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A Method for Increasing Security of Keypad Authentication through Randomization of keys

IP.com Disclosure Number: IPCOM000246109D
Publication Date: 2016-May-08
Document File: 3 page(s) / 151K

Publishing Venue

The IP.com Prior Art Database

Abstract

A method disclosed for increasing security of keypad authentication method by showing the keys in a randomized manner every time PIN entry is needed and clearing the keys as soon as authentication is completed.

This text was extracted from a PDF file.
This is the abbreviated version, containing approximately 51% of the total text.

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A Method for Increasing Security of Keypad Authentication through Randomization of keys

Use of a Personal Identification Number (PIN) on a 10-key keypad as a fast and safe authentication method is ubiquitous.

Despite being widely used, the keypad has several serious flaws. First of all, a same pattern of presses is always used. This makes it easier for snooping eyes to steal the PIN because a hacker only needs to remember a starting point and a pattern being pressed. Another easy way for a hacker to steal the PIN is to use a heat-sensitive camera to take a picture of the keypad that was just pressed. The heat signature clearly indicates which buttons were pressed and relative size of the heat signature shows an order of the buttons pressed. The third flaw is that through heavy usage, the same buttons (or locations on the touch screen) are being pressed causing uneven wear on the hardware.

A method disclosed for increasing security of a keypad authentication method by showing the keys in a randomized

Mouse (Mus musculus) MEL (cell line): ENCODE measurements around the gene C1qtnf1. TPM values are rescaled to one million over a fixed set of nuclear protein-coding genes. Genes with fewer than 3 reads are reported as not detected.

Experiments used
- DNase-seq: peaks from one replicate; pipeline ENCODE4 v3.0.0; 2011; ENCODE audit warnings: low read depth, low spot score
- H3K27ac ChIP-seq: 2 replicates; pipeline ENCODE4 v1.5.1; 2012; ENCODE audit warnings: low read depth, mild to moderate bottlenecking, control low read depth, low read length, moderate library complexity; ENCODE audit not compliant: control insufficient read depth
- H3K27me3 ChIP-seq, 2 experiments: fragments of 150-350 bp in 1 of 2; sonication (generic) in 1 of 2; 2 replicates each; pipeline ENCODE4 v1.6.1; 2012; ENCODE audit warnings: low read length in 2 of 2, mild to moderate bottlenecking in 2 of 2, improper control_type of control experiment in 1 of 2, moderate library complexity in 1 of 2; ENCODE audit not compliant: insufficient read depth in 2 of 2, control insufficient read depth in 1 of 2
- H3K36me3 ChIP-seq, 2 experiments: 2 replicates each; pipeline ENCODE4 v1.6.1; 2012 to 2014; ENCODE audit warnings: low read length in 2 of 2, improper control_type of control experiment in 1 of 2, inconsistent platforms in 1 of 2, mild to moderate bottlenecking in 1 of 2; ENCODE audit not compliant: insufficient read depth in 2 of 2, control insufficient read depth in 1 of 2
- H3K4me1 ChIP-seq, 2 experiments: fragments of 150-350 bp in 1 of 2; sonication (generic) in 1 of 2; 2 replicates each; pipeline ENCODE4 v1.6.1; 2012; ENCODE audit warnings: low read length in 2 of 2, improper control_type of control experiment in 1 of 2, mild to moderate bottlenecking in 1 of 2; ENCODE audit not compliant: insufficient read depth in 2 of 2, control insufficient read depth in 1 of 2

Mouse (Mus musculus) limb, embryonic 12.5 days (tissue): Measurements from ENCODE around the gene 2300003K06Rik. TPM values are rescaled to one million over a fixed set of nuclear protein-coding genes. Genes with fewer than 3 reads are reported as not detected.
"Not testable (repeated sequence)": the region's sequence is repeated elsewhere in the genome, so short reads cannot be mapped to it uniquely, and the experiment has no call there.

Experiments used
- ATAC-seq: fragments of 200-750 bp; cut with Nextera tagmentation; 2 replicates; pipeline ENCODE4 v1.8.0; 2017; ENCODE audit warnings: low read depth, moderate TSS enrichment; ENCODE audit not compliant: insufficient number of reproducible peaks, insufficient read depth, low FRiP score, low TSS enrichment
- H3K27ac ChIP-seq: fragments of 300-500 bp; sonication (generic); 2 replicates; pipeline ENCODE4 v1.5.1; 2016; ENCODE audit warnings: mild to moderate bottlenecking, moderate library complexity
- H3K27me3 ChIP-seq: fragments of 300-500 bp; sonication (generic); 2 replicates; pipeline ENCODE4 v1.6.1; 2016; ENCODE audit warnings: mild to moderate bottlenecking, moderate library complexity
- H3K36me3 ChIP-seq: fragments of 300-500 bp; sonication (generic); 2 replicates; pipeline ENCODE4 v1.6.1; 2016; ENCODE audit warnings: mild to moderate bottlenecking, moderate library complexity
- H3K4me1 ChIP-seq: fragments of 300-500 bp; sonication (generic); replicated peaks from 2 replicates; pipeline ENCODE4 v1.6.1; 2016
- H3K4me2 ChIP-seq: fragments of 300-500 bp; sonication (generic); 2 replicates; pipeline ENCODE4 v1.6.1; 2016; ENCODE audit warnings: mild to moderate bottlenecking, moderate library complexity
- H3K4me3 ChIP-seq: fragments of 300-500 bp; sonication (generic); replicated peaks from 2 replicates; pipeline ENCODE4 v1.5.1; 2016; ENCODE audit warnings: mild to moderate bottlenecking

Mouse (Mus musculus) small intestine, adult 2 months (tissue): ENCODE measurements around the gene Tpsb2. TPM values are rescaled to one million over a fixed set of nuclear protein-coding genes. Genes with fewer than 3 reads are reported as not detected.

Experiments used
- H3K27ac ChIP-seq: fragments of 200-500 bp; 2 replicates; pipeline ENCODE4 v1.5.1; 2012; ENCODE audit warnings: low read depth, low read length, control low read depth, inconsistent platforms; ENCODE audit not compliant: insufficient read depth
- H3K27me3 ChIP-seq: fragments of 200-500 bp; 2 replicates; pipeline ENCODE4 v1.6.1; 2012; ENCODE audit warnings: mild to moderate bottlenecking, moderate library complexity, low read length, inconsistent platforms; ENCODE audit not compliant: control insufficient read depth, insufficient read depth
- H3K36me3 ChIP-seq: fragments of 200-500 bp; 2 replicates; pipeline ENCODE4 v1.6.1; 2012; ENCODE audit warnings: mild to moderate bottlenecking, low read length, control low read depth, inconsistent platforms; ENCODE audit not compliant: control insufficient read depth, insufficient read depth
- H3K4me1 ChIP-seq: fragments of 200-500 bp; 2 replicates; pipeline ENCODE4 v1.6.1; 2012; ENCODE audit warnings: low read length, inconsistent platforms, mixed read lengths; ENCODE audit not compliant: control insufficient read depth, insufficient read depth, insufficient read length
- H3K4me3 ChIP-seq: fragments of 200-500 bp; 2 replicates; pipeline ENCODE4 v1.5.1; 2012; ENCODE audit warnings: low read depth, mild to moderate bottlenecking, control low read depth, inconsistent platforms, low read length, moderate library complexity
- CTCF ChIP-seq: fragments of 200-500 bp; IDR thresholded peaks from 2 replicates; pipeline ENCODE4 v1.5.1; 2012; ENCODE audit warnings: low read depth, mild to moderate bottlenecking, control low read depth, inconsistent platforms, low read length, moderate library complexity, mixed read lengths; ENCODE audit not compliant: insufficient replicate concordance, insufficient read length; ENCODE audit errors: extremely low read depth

manner every time PIN entry is needed and clearing the keys as soon as authentication is completed.

Fig. 1 shows examples of how a 10-digit keypad might appear in accordance with the method disclosed herein. Each time a user needs to enter (or re-enter) a PIN, the keypads presented have all the keys shown in a random order.

Fig. 1

The method of randomizing displayed keys can also be extended to cover an alphabetic keypad. With an alphabetic keypad, all keys letters A-Z could be fully randomized or pseudo-randomized. Fig. 2 illustrates a fully randomized alphabetic keypad as well as a pseudo-random keypad. A pseudo-randomized keypad groups the keys by range to make

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it easier for a user to find keys. The pseudo-random keypad in Fig. 2 is grouped A-F, G-M, N-T, U-Z and laid out horizontally.

Fig. 2

In an embodiment, order of letters may be kept unchanged, but the direction of the keys being displayed (either vertically or horizontally, forwards or backwards) are randomly shifted as illustrated in fig. 3. There are fewer permutations of keypad layout for this scheme, but may be desirable if order...